Friday, December 27, 2019

New twin Rover Light Mod project in Denmark

In the middle of May 2019, I had the chance to make a visit in the workshop of the Gladiator Pulling Team after the Euro Cup round in Allingabro, Denmark. The Team around Kim Andersen from Ejstrupholm, Vejle in Denmark are currently working on a new twin Rover V12 powered tractor for the 5500lbs / 2.5t light modified class.
The Gladiator Pulling Team was founded by Kim Andersen and Frank Christensen during the winter of 2006 / 2007. The team built their first tractor with a 6 cylinder Tatra semi-truck engine on diesel fuel for the 4t limited modified class in 2007. But after lots of problems in that year, Kim and Frank decided to replace the Tatra engine by a Rover Meteor tank engine with 2 turbochargers on petrol fuel.
After problems with the carburetors and a huge engine damage at the end of the 2008 season, the carburetors were replaced by an Electronic Fuel Injection (EFI) system. After the switch to the EFI system, the engine ran reliably without any big problems.
Unfortunately during that time, EFI systems were not allowed in the 4t limited modified class, so the must switch into the 3.5t modified class. The Gladiator Team competed from 2009 until 2012 in the Danish Championship with this tractor and finished in runner up position in the 3.5t modified class in 2012. During the winter of 2011, there came the first considerations to build a completely new ride for the 2.5t / 5500lbs light modified division. After the 2012 season, the Danish team started with the planning and building of the new tractor during the winter of 2012 / 2013. Since that time the 2 men team build on this new light modified machine.
The new Gladiator will have a completely new homemade Domex wedge frame with a new Ace Chassis 2 bar chrome-moly roll cage from the USA, new engine brackets, a glass fiber driver seat with a 4 point OMP harness, a new homemade hydraulic steering, homemade steel wheelie bars and a newly constructed sheet metal rear end with a newly built drawbar.
The parts for the Domex chassis were laser cut and bent by a local metalworking company in Denmark. The brake pedals for the single wheel brake system are homemade and CNC-milled off aluminum.
The new sheet metal rear end received a Scania truck center section with a revised needle bearing Scania differential, a Scania stock ring and pinion gear, homemade axle shafts, machined Mercedes aluminum planetaries carrier housing with Mercedes planetaries and Van der Waal Pulling Parts aluminum brake calipers with laser-cut brake discs by the Hvilsom Pulling Team. The new rear axle housing with the center section and diff was built by the team himself. The Danish team also has built the rear axle housing for the Iveco V8 semi-truck powered light modified tractor called ''Elkaer Metal Boy'' of the Hvilsom Pulling Team from Hobro in Denmark in the past.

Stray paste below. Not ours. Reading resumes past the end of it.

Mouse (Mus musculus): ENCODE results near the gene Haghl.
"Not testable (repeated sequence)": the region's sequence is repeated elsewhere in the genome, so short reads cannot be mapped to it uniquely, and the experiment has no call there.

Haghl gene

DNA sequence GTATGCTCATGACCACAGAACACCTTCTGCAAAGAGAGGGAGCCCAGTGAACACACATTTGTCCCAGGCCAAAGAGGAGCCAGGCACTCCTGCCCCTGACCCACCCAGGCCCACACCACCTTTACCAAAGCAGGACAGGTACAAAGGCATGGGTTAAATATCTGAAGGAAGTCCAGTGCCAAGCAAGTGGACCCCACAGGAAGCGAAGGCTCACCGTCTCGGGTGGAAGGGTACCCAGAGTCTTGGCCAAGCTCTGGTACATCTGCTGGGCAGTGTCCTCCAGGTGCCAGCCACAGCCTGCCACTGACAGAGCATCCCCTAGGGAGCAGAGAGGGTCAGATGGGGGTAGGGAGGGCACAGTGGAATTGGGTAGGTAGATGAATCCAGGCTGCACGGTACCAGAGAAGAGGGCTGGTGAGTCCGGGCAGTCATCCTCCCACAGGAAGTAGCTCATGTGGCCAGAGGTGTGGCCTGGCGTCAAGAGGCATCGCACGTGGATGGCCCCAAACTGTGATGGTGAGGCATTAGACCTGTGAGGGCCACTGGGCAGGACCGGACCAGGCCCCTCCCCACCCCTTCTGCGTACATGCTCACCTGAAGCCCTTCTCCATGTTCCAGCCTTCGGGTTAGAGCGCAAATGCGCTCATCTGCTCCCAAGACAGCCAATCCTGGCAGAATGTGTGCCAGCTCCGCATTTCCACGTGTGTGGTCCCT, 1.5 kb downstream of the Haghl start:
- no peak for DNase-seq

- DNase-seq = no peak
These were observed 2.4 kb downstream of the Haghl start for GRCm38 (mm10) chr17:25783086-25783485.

The new rear fenders of the light mod are made off glass fiber by the Gladiator Team himself. The new fenders are lighter compared to aluminum fenders, which saves a little bit weight on the tractor. The Team also have built those fenders for some other Danish pulling tractors like the Elkaer Metal Boy or the new Black Russian.
For the beginning, Kim and Frank have purchased a set of used polished Midwest aluminum rims with old cut Firestone 30.5-32 8 Ply All Traction Puller tires. For the future, they have planned to replace the old wheels by a set of new better Puller tires on new lighter aluminum rims.
Also completely new will be the whole drive train of the machine. The new drive train will have a completely new crossbox, new billet steel driveshafts between the clutches and the crossbox, a SCS reverser and a billet steel driveshaft between the reverser to the center section of the rear axle.
Each Rover tank engine receives a new Molinari 8 inch centrifugal clutch with 3 sinter metal discs and a homemade aluminum flywheel. The clutches will be protected by a Browell aluminum clutch can.
The new crossbox has a homemade CNC-machined aluminum housing and will receive a set custom-built gears with custom-built steel shafts.